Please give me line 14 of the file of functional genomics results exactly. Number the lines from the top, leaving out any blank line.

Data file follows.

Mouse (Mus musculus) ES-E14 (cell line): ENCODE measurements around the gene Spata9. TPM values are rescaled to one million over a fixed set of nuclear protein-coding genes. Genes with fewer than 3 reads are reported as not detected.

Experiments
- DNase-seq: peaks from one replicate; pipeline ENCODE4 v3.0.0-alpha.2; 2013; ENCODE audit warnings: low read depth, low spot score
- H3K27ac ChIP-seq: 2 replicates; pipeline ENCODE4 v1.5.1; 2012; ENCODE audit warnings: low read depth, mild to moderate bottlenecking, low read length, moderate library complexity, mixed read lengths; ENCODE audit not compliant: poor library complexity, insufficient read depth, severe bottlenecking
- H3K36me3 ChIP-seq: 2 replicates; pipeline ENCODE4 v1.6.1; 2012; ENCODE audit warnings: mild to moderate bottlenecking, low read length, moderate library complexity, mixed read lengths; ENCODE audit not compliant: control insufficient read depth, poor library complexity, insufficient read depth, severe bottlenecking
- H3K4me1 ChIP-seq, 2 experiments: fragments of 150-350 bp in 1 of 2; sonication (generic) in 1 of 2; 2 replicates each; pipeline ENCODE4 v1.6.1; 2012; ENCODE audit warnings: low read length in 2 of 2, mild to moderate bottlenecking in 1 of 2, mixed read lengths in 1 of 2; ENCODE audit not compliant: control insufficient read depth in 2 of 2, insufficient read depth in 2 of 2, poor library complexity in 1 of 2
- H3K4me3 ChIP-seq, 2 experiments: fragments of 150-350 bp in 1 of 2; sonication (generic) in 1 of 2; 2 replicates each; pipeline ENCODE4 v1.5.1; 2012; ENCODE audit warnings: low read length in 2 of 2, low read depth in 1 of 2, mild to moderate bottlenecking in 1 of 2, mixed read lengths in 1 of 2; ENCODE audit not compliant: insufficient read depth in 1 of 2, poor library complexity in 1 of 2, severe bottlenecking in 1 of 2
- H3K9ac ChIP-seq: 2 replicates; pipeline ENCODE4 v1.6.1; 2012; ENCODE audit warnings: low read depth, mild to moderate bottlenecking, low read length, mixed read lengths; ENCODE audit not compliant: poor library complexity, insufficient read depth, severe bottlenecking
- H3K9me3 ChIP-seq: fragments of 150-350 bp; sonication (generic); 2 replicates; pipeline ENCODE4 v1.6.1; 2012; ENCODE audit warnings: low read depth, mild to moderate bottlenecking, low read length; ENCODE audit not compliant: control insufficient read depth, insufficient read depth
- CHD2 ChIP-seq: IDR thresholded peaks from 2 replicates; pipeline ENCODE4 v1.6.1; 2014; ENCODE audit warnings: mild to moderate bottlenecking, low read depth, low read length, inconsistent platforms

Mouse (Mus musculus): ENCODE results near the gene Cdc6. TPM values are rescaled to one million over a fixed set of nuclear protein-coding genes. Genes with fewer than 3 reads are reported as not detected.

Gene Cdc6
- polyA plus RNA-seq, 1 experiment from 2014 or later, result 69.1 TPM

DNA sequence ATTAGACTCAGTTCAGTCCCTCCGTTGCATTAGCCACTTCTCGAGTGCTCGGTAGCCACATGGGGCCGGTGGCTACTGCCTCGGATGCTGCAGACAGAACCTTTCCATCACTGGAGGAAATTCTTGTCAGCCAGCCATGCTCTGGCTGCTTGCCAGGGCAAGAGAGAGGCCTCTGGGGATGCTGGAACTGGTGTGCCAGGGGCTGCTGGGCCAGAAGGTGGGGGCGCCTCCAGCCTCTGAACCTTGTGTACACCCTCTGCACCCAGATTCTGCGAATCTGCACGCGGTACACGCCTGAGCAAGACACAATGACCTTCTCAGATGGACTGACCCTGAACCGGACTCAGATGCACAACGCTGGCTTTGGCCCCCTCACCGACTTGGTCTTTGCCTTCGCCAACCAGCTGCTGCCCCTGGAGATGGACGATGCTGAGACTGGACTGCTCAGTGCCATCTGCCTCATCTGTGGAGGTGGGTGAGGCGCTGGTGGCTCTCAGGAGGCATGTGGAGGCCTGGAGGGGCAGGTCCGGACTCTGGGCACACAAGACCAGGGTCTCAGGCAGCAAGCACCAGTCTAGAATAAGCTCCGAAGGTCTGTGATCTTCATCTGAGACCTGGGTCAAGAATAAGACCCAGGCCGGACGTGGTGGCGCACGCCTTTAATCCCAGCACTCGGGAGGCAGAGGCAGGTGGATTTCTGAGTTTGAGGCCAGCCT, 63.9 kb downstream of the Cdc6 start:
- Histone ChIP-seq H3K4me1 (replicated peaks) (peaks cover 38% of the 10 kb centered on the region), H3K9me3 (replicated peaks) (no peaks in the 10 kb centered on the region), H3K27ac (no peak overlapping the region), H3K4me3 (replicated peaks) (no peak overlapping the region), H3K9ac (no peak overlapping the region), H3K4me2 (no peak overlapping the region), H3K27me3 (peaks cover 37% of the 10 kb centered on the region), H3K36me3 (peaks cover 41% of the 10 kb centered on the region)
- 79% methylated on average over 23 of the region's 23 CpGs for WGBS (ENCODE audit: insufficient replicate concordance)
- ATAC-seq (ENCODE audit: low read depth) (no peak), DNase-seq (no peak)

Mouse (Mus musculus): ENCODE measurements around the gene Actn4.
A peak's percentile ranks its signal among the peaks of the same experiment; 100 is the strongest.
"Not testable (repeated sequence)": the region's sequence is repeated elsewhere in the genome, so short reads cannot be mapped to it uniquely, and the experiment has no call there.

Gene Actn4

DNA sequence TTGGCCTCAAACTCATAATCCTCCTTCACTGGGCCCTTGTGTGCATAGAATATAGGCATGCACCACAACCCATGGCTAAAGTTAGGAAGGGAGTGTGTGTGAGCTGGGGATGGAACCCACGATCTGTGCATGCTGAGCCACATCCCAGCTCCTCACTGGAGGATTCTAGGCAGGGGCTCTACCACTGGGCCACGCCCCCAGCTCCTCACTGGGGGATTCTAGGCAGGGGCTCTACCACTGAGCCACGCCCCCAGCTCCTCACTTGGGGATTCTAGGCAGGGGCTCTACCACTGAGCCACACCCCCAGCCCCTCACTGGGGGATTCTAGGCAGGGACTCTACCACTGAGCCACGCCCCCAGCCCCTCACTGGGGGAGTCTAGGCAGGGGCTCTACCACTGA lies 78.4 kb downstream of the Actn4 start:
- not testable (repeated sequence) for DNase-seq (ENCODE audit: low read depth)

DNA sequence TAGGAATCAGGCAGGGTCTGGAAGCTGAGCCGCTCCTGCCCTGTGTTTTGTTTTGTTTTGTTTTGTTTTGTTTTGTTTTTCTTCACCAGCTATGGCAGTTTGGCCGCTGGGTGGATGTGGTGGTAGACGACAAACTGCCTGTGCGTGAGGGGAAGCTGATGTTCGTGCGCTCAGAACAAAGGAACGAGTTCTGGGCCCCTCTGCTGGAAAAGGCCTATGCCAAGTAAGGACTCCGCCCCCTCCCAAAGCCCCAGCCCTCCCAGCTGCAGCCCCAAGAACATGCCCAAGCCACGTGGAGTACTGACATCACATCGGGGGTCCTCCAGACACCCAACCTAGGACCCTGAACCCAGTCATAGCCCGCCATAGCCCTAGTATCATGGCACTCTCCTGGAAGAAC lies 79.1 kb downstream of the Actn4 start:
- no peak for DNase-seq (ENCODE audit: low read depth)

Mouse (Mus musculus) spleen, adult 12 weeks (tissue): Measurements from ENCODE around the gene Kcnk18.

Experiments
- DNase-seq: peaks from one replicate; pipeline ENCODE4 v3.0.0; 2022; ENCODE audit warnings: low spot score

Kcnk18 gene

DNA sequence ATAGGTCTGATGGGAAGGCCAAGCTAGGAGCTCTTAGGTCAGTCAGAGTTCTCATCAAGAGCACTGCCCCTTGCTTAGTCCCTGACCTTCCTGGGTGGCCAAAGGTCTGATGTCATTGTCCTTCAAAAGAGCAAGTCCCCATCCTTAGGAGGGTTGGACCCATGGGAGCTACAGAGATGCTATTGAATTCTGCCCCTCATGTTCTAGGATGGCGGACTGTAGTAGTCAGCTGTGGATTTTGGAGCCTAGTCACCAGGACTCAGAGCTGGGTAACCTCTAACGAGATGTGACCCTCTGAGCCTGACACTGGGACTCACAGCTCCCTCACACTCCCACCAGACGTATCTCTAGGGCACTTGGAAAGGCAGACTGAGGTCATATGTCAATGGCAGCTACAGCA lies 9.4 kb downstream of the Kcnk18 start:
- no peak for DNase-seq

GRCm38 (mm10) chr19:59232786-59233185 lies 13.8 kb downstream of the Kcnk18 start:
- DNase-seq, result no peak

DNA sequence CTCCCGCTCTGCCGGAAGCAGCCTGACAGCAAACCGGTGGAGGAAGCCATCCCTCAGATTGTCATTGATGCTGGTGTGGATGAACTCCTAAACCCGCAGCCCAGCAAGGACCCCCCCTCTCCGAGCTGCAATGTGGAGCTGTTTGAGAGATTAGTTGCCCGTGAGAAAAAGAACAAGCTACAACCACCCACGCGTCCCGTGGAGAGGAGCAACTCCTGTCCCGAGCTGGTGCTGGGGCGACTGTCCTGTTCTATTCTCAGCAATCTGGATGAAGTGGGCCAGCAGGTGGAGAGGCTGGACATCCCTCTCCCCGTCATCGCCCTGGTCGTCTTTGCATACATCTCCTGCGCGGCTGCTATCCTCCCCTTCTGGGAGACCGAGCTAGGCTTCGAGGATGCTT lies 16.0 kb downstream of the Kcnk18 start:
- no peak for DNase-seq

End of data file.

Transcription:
DNA sequence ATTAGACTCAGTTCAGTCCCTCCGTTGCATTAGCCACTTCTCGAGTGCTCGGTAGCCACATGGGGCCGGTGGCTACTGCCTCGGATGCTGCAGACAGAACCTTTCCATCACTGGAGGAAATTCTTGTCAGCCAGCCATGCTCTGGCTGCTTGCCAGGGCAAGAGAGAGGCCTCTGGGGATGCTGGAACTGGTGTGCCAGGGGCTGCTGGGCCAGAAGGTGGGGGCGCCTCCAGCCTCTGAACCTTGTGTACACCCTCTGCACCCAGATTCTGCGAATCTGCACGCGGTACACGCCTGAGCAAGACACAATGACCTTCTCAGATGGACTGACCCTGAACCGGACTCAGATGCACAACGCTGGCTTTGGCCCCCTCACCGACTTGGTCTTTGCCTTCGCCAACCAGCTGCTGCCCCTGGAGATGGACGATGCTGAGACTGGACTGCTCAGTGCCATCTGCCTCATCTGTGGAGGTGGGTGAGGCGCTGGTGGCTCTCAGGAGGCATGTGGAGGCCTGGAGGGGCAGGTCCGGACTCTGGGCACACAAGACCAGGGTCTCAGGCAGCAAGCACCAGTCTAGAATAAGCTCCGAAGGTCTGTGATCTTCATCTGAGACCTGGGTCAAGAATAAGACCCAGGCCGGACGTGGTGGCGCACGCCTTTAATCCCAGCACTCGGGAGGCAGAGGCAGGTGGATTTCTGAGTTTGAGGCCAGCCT, 63.9 kb downstream of the Cdc6 start: